Fiction logo

The Hunger

By Michael Coffey

By Michael CoffeyPublished about a year ago 5 min read
The Hunger
Photo by Henk van de Goor on Unsplash

There weren't always dragons in the valley. There was a time when they had faded into myth, the subject of campfire stories and bedtime tales to scare children into behaving. After 300 years of peace, history turned to fiction and the past was slowly forgotten.

But after 300 years, on the night the dragons returned; the sun was casually slipping into the easy embrace of the next hemisphere, leaving cool spectres of its touch on goose pimpled skin. This night, as was the case with many winter nights, the families that lived within the valley huddled close around small, crackling fires. The winds were icy and bitter, whistling against the shutters of their ramshackle homes. The nearby lake, which they often ice fished in during the winter months when the ground was inhospitable for crops, was frozen over and caught the moonlight like a mirror. It was almost blinding. If one looked upon it, they’d see a sea of diamonds amid a beach of snow. In the waning hours the moonlight faded away, shrouding the valley in shadow. Had any been awake they would have noticed the wind being drowned out by a rhythmic battering sound, like bed sheets being buffeted by gale force winds. It grew louder as it drew nearer, until not only the shutters but the foundations of the homes were rattling and trembling. It finally ceased as the sun would be rising, the cacophony culminating in an almighty slam that caused the ground itself to quake. That eventually caused some to rouse, like the town smith, Margor and the cattle farmer, Brant. They ventured out, wiping the sleep from their eyes, assuming that an animal must've broken free of a pen but what they saw... was nothing.

There was no light, no stars, no rising sun, only an impenetrable veil of darkness. Unable to see to investigate, the pair, unaware the other had also been awoken concluded they must’ve simply imagined it and returned inside to wait for light. never came. As the hours slinked by and the rest of the valley finally began to awaken, the sky remained dark. The people of the valley began to file out into the main road, stumbling blindly into the black like lost children, looking for any kind of explanation or even another soul. At the end of the road perhaps a hundred paces from the village, there came a deep, phlegmy purr. All snapped to follow the sound and saw two suns amid the sea of dark, growing and expanding. They burned with a fierceness that would turn legs to jelly and make a heretic believe they were staring into the cruel domain of the devil. And in the centre of those suns, two inky, narrowing pupils...

Another quake as the purr turned to a growl. Resonating deep with a sound like a landslide. The two suns started to rise, and beacons of light broke through growing spaces surrounding the fiery orbs, illuminating an outline of a colossal beast on four legs. The onlookers almost wished the sunlight to disappear again, so they didn't have to look upon this god clad in grey scales swinging a tail as long as the valley itself. It opened its mouth, a cavern of stalactite like teeth, dripping with saliva. It's whip like tongue caressed each mottled yellow tooth in a slow tentative motion, like it was savouring the moment, allowing itself to want.

To hunger.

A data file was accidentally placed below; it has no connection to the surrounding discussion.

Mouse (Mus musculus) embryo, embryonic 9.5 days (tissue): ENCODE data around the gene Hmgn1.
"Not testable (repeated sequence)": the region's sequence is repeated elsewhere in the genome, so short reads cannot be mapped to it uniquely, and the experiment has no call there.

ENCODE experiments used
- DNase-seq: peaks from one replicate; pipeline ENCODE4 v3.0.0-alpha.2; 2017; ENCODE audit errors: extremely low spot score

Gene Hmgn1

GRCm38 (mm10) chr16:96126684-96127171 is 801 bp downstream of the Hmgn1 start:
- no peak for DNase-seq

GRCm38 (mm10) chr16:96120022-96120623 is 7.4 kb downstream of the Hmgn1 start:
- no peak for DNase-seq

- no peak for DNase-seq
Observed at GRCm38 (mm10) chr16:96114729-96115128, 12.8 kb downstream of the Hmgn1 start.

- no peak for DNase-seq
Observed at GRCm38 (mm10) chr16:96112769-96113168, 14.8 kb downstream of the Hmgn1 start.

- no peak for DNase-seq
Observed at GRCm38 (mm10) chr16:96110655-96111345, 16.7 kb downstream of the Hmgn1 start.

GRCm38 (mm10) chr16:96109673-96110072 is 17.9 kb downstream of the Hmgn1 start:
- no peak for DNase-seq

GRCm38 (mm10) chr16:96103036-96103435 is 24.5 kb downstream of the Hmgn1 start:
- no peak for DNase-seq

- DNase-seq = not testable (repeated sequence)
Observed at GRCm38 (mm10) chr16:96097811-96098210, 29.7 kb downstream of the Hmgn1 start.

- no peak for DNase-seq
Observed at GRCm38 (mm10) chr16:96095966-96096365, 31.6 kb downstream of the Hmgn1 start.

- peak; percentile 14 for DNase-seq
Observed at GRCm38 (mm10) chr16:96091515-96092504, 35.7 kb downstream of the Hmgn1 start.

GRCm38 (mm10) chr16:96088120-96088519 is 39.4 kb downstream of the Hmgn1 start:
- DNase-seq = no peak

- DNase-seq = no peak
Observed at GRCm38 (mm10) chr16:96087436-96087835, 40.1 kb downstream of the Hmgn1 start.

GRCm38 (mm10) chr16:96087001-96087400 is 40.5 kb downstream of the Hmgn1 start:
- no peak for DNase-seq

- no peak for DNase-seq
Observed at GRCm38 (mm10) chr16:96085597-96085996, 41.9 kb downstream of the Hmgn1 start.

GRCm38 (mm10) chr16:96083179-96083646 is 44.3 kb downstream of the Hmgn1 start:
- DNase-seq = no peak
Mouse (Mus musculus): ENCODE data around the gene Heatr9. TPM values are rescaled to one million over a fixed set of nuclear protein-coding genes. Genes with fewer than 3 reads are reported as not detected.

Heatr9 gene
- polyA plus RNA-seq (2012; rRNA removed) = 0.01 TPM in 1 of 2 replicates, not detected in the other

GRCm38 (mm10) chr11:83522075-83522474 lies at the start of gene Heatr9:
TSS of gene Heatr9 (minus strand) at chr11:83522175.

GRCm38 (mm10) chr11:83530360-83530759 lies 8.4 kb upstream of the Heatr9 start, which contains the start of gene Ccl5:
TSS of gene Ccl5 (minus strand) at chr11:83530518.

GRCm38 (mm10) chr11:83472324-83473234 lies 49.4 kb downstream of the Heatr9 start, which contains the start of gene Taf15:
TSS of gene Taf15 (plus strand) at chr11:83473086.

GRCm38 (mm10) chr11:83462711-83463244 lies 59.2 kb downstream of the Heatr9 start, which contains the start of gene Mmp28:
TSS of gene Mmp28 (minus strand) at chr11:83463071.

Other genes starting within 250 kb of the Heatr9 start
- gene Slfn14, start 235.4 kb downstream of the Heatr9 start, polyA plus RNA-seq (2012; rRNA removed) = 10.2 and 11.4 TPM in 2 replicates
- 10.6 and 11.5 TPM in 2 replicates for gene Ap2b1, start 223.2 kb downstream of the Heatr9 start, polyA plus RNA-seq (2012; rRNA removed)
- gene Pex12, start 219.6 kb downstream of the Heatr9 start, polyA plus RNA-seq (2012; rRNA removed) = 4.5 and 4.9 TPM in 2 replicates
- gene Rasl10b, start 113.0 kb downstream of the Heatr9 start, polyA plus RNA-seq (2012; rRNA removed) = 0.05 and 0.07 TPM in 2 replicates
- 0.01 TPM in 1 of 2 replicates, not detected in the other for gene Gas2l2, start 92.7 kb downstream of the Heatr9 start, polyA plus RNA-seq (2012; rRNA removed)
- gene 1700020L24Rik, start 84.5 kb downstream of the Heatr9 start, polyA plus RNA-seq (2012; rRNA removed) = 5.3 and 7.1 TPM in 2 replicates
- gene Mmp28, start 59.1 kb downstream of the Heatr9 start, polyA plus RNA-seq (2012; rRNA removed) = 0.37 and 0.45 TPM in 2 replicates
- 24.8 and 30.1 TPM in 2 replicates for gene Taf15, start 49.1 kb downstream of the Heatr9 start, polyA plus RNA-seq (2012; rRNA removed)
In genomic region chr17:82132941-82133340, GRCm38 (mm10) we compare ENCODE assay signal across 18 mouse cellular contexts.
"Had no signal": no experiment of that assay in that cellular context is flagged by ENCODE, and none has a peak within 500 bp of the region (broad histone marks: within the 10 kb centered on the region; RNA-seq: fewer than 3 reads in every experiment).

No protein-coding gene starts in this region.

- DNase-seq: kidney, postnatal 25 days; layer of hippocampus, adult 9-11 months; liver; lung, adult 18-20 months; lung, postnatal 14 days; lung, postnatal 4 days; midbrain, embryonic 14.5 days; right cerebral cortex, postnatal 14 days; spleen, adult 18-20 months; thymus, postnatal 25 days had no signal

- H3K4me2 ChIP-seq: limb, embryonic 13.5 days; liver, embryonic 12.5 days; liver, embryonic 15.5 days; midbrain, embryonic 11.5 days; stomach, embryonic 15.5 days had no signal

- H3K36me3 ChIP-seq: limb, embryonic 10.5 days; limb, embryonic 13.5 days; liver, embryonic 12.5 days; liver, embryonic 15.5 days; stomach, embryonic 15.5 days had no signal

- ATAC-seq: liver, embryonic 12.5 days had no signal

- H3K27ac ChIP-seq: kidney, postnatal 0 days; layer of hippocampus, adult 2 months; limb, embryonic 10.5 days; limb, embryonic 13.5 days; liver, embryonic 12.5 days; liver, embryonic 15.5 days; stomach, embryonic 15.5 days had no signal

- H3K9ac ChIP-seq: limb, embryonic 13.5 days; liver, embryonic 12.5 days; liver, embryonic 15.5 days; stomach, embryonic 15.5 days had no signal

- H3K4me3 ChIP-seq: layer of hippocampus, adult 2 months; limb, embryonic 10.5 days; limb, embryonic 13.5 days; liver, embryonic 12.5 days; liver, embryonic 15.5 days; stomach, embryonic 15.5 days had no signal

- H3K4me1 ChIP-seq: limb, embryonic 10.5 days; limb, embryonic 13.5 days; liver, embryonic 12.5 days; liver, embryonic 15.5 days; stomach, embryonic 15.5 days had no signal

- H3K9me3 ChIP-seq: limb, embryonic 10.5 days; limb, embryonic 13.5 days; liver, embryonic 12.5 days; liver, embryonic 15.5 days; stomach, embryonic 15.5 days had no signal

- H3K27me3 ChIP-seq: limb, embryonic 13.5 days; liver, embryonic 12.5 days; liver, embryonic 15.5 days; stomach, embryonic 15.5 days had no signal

Then with lust and with relish, the dragon sunk its lower jaw deep into the ground and dragged itself forward, shovelling the land beneath the settlement into its great mouth. The valley folk, screaming and clinging to each other fell to the ground as they and their home was engulfed. Margor grabbed his young son Arza and held him close, praying to whatever God that existed that they would survive this somehow. Arza felt no fear. The young boy, perhaps in a state of shock was merely looking at the sun for the last time, trying to feel it's heat on his skin and remember the feeling of hope for tomorrow it brings.

The people of the valley fell down the dragon’s throat, an eternity in the dark, the heat of the creature's innards coating them in sweat and the stench making their eyes water and their throats burn. The uprooted set of homes eventually landed, miraculously more or less intact, in the stomach of the great monster. They were afloat in an ocean of bubbling stomach acid, mucus green and riddled with pieces of the other villages it had devoured.

And villagers. Floating. Decaying.

While the village panicked, screaming, and recoiling from their new habitat, Arza was still staring upwards to where the sun had been.

"Where have you gone?" He whispered. He slowly craned his neck and looked around, distantly aware that something was wrong. The boy looked around and saw the mania, the acid, the bodies. One in particular he couldn't tear his eyes from. There was nothing to indicate who the corpse had once been, but their arm stood tall above the acid, reaching. Trying to be free. They died down here. Their whole life and all it meant, now just an unidentifiable limb in a sea of other limbs. They died down here. He would not. This was the vow he made to himself. This beast would die, and he would claim the sunlight. He would claim tommorow.


About the Creator

Michael Coffey

Lover of spooks and metal and writer of wordy things

Reader insights

Be the first to share your insights about this piece.

How does it work?

Add your insights


There are no comments for this story

Be the first to respond and start the conversation.

Sign in to comment

    Find us on social media

    Miscellaneous links

    • Explore
    • Contact
    • Privacy Policy
    • Terms of Use
    • Support

    © 2023 Creatd, Inc. All Rights Reserved.